Thursday, October 4, 2012


"Do not say a little in many words but a great deal in a few."  

When I'm first laying down a draft, I ignore sentence structure and punctuation. So when I jump back into revisions, I've got my work cut out for me. And one thing I really zero in on is my verb usage.

 I attempt to rid the manuscript of as many "to be" verbs as I can (which translates to was and were for me in past tense) and highlight where my weak verbs are anchored by adverbs.

The idea is to use strong verbs, which chops down word count, makes me concise, and strengthens my sentences.

Here are some examples of weak verb/adverbs pairs that can be replaced by stronger verbs:

slowly pull: drag or lug

gently touch: graze or brush

strongly place: jut, slam or jab

hold tight: grasp or clutch

run silently: dart or dash

step quickly: sprint or dash

voice growing rough: husky or gruff

grabs gently: tugs or pulls (not as strong as yanks)

turn around slowly: twist, coil, twirl

furiously shakes: tremble, shudder, quake

quickly looks up: head snaps up

walk slowly: inch or labor

slowly lift: tug, tow, or heave

step quietly: tiptoe, sneak, or creep

You get the idea. 

Do you ever fall into this weak construction trap? Or are there others--aren't there always others? :-)



Laura S. said...

I fall into these traps during my first drafts, too, haha. I figure that's okay as long as I fix it in the revisions. Phew, good thing writing is a profession in which the first time doesn't have to be perfect. I like it that we get second (and third, fourth, fifth...) chances!

Stina said...

I did. I'm hopefully getting better at it. :)

Matthew MacNish said...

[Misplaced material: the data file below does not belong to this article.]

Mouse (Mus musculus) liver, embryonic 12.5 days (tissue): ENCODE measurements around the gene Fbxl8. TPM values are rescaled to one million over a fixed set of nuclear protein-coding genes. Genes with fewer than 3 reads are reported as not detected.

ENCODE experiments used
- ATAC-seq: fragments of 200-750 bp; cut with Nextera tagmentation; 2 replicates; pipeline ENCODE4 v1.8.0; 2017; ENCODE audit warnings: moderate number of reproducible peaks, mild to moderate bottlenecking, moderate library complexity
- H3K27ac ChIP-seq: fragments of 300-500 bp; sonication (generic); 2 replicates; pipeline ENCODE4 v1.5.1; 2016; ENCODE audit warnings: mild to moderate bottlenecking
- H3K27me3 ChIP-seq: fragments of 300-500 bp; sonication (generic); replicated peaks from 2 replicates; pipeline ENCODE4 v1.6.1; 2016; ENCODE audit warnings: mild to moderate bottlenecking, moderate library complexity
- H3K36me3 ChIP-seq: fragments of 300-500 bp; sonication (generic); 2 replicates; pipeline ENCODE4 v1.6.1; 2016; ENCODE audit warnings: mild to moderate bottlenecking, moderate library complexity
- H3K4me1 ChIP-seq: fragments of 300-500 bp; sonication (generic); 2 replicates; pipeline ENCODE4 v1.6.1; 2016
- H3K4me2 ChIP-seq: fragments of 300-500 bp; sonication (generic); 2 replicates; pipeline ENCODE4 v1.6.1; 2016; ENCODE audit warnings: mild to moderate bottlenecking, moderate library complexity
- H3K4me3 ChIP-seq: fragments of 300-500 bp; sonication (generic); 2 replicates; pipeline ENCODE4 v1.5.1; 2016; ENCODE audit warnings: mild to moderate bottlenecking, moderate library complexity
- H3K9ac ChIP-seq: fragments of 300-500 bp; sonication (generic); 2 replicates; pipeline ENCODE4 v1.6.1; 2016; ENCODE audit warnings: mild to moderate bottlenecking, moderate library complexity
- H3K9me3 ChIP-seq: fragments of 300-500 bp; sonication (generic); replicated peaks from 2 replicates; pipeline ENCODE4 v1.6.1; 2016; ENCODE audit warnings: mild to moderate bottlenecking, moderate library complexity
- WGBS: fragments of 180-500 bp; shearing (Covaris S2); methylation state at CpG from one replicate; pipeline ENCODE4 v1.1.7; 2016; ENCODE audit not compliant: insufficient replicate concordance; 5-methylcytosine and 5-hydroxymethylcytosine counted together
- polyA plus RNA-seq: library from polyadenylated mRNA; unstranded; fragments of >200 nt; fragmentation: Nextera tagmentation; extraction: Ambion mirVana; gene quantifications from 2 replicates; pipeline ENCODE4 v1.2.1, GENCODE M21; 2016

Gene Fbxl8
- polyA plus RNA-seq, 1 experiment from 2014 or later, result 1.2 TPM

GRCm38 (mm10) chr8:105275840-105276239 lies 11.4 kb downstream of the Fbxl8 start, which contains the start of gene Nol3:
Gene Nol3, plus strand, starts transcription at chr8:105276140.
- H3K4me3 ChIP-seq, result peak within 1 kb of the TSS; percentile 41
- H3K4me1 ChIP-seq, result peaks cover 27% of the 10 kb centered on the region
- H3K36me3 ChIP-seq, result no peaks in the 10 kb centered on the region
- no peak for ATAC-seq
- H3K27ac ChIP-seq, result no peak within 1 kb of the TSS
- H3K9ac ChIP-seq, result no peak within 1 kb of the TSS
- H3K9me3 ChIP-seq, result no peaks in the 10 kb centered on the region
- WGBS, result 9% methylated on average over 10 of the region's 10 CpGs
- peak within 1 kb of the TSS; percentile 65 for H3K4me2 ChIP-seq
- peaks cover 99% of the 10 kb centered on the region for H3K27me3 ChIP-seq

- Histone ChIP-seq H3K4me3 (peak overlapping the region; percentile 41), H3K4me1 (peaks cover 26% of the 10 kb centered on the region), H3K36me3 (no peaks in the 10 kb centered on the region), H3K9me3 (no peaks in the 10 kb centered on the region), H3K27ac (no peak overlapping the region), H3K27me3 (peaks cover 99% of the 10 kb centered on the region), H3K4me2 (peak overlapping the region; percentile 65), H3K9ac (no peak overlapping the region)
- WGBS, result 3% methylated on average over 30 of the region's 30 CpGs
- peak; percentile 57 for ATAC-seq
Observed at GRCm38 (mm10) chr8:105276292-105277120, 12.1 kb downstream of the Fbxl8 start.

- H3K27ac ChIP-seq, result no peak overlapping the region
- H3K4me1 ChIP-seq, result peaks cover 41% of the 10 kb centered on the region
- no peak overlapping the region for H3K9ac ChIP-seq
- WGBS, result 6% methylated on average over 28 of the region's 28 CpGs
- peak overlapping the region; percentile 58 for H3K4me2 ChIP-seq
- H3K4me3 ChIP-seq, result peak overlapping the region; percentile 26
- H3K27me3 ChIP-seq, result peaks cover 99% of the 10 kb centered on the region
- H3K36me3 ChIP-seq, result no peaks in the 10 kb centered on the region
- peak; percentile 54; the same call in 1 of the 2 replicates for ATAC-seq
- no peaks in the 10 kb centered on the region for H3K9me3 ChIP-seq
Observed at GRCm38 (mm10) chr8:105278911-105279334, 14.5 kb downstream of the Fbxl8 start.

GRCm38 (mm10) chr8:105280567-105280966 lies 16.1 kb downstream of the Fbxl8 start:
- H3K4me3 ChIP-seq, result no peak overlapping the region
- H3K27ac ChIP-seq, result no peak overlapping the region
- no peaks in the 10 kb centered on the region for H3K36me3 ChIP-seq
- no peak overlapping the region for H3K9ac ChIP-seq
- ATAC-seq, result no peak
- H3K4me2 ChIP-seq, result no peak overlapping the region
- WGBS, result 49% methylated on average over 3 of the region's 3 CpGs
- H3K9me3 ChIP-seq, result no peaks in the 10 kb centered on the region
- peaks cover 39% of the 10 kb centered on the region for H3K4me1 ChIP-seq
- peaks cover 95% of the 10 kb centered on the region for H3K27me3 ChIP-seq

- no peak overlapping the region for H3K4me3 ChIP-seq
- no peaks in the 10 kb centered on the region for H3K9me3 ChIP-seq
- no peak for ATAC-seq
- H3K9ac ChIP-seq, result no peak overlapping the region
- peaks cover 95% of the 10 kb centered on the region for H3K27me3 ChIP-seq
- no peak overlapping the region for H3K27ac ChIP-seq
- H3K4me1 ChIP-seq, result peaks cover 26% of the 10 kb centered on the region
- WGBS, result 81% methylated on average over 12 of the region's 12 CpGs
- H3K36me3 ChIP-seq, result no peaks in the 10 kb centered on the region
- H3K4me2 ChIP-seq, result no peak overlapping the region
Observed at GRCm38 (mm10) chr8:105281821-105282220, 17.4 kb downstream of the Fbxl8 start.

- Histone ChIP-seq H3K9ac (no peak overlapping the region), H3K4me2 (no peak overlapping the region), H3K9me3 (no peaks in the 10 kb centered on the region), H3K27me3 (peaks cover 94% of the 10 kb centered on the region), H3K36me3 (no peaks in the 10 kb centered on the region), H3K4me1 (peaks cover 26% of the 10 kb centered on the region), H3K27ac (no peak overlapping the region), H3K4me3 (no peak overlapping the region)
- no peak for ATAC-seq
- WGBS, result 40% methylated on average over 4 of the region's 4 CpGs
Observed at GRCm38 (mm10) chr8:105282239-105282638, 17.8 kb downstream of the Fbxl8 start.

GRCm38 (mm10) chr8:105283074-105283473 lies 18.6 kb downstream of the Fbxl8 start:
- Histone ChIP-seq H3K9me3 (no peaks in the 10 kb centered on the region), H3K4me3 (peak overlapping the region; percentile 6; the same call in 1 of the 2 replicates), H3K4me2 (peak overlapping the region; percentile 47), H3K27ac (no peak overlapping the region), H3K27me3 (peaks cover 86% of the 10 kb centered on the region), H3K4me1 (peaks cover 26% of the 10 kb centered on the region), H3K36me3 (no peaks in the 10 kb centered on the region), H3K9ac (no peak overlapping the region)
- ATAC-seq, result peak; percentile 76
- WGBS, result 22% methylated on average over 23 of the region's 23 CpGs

I often go too far with this. You do want colorful, active verbs in place of weak construction almost whenever possible, but you don't want to get too metaphorical, either.

I do love that run silently becomes dart, thought. That's just awesome.

Christina Lee said...

Matt, I hear you! I predict you’ll use the word dart somewhere—LOL!!!

Amy said...

Love that quote - long-winded copy drives me bananas.

Kelly Polark said...

Great verbs!

I do the same. Get the story down and fix later. And I'm now revising for the bajillionth time!

Unknown said...

Fantastic post! I can definitely admit to falling into the trap, but if something can be said in one word, it is often best to just use the one word.

Dianne K. Salerni said...

I too try to avoid the use of "to be" including as a helping verb. But when I got the line edits back on my most recent manuscript, I was surprised by how many "to be's" the editor put back in.

For example: changing "stood" to "was standing." I realized I had to be careful about precise verb tense. Using simple past tense just to get rid of the helping verb made some sentences grammatically inaccurate.

Now I try to be more precise, although occasionally the difference between the two goes right over my head.

Kim Van Sickler said...

Uhhh, I just spent a week reviewing every -"ing" ending in my latest manuscript. There were so many, it's embarrassing.

Christina Lee said...

Interesting Dianne, but makes sense too--doesn't apply to everything!

Martina Boone said...

Great list, Christina. Thanks so much for sharing it! I always love to find unexpected verbs. I find that when I come across that in a book, that is inevitably the passage that I end up remembering the most.



Maddy said...

This is actually very helpful! I definitely can use this knowledge in my own blog post writing. Less is more in this case!